“I knew I needed to develop something very special for them. It needed a name,” Simard said.
At the time, she had been reading something that said, “Namaste — to honor the spirit within,” and decided the name was perfect because that was exactly the aim of her program.
“What I discovered is that people with advanced dementia blossom when they’re lovingly touched,” she said.
Namaste Care emphasizes the power of loving touch.
“We take a room and we lower the lights,” Simard said. “We use the scent of lavender, because there are studies that lavender decreases agitation. We play soft music. … From the moment they enter that room, somebody is there, respecting them as individuals. For some, it’s a hug. For some, it’s a handshake.
“We tuck a quilt around them, very much like you swaddle your babies,” Simard added.
Everything that happens in the room is done at a relaxed pace, she said.
“For instance, we might wash a woman’s face, and as we’re doing it, we say, ‘Oh, you have such beautiful skin.’”
Products are used that may evoke memories for the residents. For instance, Pond’s cold cream is used for the women and Old Spice for the men.
“We brush someone’s hair,” she said, much like the resident’s mother may have done.
“It’s all about love. Some families say that when you go into a Namaste room it’s like being enveloped in a big hug,” Simard said.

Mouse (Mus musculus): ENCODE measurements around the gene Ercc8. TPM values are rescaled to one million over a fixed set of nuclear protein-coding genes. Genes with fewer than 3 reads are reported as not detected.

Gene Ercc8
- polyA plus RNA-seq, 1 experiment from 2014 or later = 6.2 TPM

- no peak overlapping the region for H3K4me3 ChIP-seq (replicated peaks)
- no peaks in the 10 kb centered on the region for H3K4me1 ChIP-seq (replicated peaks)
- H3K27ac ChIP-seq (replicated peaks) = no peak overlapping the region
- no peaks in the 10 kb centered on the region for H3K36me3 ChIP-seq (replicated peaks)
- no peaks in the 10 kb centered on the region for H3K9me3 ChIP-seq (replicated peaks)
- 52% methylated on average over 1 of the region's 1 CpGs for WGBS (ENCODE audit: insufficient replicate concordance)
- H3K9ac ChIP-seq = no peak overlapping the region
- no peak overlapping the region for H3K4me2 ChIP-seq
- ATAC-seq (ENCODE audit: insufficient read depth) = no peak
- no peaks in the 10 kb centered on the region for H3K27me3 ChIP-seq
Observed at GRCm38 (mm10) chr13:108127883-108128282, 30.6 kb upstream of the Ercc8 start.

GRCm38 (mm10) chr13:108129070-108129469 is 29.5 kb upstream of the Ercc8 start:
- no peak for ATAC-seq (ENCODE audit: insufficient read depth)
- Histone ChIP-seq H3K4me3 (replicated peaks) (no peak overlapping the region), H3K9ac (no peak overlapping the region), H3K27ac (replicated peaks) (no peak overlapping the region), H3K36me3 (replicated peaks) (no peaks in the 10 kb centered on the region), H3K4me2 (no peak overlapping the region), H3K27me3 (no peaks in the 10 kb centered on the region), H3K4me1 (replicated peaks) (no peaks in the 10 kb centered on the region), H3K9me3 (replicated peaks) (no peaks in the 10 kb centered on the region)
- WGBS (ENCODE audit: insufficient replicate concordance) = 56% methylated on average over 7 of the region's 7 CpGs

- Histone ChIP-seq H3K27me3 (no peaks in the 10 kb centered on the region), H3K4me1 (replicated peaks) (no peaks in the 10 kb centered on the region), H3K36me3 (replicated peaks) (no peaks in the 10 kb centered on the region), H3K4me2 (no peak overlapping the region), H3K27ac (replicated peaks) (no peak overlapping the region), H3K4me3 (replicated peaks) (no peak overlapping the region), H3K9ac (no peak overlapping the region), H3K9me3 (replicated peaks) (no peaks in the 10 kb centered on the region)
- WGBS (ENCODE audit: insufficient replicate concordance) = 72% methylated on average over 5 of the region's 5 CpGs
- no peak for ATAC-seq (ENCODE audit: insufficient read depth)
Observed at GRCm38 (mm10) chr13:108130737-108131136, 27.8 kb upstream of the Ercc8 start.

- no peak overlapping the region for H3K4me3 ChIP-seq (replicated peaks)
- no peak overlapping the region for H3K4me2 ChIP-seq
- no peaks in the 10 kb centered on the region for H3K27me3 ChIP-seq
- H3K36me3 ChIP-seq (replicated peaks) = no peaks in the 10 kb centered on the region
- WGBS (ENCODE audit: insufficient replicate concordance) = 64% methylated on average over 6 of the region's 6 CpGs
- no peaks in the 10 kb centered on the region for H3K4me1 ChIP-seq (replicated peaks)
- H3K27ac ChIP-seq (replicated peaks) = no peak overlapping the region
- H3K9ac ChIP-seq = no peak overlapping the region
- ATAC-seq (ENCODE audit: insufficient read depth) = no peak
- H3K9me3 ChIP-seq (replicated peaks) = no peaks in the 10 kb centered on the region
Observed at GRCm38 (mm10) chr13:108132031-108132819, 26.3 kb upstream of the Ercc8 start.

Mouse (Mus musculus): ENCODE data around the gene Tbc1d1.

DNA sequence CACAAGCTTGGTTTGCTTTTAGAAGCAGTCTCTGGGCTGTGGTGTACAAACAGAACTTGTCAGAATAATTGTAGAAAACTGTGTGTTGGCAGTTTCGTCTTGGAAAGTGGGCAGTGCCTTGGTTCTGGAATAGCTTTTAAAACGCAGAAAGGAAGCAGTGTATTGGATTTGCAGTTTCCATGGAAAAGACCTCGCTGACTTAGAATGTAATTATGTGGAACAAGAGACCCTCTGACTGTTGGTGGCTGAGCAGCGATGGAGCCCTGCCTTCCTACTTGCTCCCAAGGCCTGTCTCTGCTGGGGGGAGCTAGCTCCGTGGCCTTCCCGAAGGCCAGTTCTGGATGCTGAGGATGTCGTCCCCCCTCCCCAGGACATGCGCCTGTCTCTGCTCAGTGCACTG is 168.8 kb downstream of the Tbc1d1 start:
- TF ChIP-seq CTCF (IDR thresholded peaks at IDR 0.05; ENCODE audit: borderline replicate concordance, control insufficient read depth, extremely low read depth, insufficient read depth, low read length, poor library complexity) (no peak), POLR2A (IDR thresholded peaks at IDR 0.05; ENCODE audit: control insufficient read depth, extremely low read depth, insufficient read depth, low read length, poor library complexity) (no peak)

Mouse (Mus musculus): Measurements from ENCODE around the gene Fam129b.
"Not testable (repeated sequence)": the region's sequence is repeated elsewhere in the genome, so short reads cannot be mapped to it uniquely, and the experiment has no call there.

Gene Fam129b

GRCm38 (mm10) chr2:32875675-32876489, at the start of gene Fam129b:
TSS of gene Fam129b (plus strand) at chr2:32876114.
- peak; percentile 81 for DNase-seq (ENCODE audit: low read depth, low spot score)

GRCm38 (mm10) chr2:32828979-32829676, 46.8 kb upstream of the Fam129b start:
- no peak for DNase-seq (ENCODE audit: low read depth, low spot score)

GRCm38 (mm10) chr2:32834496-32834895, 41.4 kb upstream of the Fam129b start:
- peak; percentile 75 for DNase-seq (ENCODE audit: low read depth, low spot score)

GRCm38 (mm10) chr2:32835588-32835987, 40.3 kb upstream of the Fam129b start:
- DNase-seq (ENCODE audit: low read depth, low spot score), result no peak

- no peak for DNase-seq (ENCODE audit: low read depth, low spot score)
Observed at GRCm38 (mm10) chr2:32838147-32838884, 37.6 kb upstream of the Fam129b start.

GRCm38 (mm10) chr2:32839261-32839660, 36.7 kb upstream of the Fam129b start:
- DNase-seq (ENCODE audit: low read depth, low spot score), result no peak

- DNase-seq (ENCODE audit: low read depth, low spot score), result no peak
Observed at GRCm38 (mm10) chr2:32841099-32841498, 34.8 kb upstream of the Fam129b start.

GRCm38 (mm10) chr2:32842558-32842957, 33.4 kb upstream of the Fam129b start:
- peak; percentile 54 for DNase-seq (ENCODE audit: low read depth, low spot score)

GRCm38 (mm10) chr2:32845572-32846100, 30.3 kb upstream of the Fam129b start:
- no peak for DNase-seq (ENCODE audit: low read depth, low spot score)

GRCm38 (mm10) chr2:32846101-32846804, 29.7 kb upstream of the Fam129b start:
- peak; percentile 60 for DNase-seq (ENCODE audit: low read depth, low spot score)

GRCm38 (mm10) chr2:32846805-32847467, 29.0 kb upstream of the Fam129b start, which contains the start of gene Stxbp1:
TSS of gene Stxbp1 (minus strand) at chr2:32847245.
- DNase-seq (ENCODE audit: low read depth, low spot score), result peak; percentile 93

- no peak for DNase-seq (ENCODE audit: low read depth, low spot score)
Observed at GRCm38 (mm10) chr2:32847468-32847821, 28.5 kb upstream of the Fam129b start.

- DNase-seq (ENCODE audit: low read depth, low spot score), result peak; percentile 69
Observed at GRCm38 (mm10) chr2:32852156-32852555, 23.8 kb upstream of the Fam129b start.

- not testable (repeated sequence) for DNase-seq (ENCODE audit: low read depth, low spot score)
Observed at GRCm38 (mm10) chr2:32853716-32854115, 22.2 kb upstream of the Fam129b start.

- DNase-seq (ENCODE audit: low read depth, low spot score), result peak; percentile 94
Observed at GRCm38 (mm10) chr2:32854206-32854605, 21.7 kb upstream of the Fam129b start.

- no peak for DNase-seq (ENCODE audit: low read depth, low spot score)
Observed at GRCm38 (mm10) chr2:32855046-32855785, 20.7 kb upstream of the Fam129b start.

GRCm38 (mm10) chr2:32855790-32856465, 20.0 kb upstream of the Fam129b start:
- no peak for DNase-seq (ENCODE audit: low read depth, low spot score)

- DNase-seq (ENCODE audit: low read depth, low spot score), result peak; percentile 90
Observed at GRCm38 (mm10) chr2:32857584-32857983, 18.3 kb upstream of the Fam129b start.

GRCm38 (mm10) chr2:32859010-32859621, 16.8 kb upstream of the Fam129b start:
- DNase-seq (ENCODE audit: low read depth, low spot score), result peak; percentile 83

“Families find it is so much easier for them to visit when Namaste is taking place. Their visits are so much longer.”
Residents respond to Namaste Care, she said.
“There has not ever been a day when I opened a new program that there has not been a miracle that happened,” Simard said.
It may be a mother saying “I love you” to her daughter, even though the mother hasn’t spoken in years. Or, residents who may have been routinely agitated may become noticeably more relaxed.
Simard recalls an instance when she noticed a woman who had been massaging her mother’s hand had tears streaming down her face.
She asked the woman why she was crying.
“She said, ‘My mother just took my hand and began to massage me.’”
Over time, Namaste Care has been adopted by facilities around the globe in such places as Australia, Greece and Great Britain.
“I never, ever would have anticipated that it would be international,” Simard said.
The program works because it relies on the universal power of human touch.
“What I find is that culture, religion, language, everything just disappears with the power of loving touch,” Simard said.
Understanding what happens with dementia can help family members dealing with a loved one who is struggling with the condition.
“At the beginning, they know something is terribly wrong,” Simard said. In the early stages, just writing things down and using a calendar can help the person struggling with dementia to reduce their sense of confusion, she said.
“When they get to the moderate stage of the disease, they live in a different reality,” she said.
At that stage, family members and friends need to let go of the notion that they can snap their loved one back into reality, Simard said.
“You don’t argue. Join their journey. It makes such a big difference.”
Joyce Simard welcomes the opportunity to give talks to local organizations and schools. Anyone interested should contact her at . For more information, visit www.JoyceSimard.com.